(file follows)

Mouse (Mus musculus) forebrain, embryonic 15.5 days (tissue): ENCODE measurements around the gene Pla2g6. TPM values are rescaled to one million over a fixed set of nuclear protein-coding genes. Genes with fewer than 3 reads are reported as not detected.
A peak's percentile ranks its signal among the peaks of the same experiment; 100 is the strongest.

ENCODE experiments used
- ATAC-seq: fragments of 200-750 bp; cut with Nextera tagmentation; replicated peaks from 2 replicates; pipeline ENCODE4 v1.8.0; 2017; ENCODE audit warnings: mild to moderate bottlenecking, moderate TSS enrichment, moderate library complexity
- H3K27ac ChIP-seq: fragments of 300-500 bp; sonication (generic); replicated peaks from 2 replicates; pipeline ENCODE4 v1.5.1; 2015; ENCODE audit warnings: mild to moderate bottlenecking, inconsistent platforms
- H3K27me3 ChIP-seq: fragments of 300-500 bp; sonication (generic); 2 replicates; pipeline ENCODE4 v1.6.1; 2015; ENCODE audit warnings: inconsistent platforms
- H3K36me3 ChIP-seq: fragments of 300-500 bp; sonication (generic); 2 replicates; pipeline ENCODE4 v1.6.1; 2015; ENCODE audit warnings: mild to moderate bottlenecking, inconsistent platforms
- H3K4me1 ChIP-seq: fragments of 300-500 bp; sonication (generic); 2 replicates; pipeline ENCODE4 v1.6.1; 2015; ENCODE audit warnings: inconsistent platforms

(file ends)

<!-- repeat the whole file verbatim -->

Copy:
Mouse (Mus musculus) forebrain, embryonic 15.5 days (tissue): ENCODE measurements around the gene Pla2g6. TPM values are rescaled to one million over a fixed set of nuclear protein-coding genes. Genes with fewer than 3 reads are reported as not detected.
A peak's percentile ranks its signal among the peaks of the same experiment; 100 is the strongest.

ENCODE experiments used
- ATAC-seq: fragments of 200-750 bp; cut with Nextera tagmentation; replicated peaks from 2 replicates; pipeline ENCODE4 v1.8.0; 2017; ENCODE audit warnings: mild to moderate bottlenecking, moderate TSS enrichment, moderate library complexity
- H3K27ac ChIP-seq: fragments of 300-500 bp; sonication (generic); replicated peaks from 2 replicates; pipeline ENCODE4 v1.5.1; 2015; ENCODE audit warnings: mild to moderate bottlenecking, inconsistent platforms
- H3K27me3 ChIP-seq: fragments of 300-500 bp; sonication (generic); 2 replicates; pipeline ENCODE4 v1.6.1; 2015; ENCODE audit warnings: inconsistent platforms
- H3K36me3 ChIP-seq: fragments of 300-500 bp; sonication (generic); 2 replicates; pipeline ENCODE4 v1.6.1; 2015; ENCODE audit warnings: mild to moderate bottlenecking, inconsistent platforms
- H3K4me1 ChIP-seq: fragments of 300-500 bp; sonication (generic); 2 replicates; pipeline ENCODE4 v1.6.1; 2015; ENCODE audit warnings: inconsistent platforms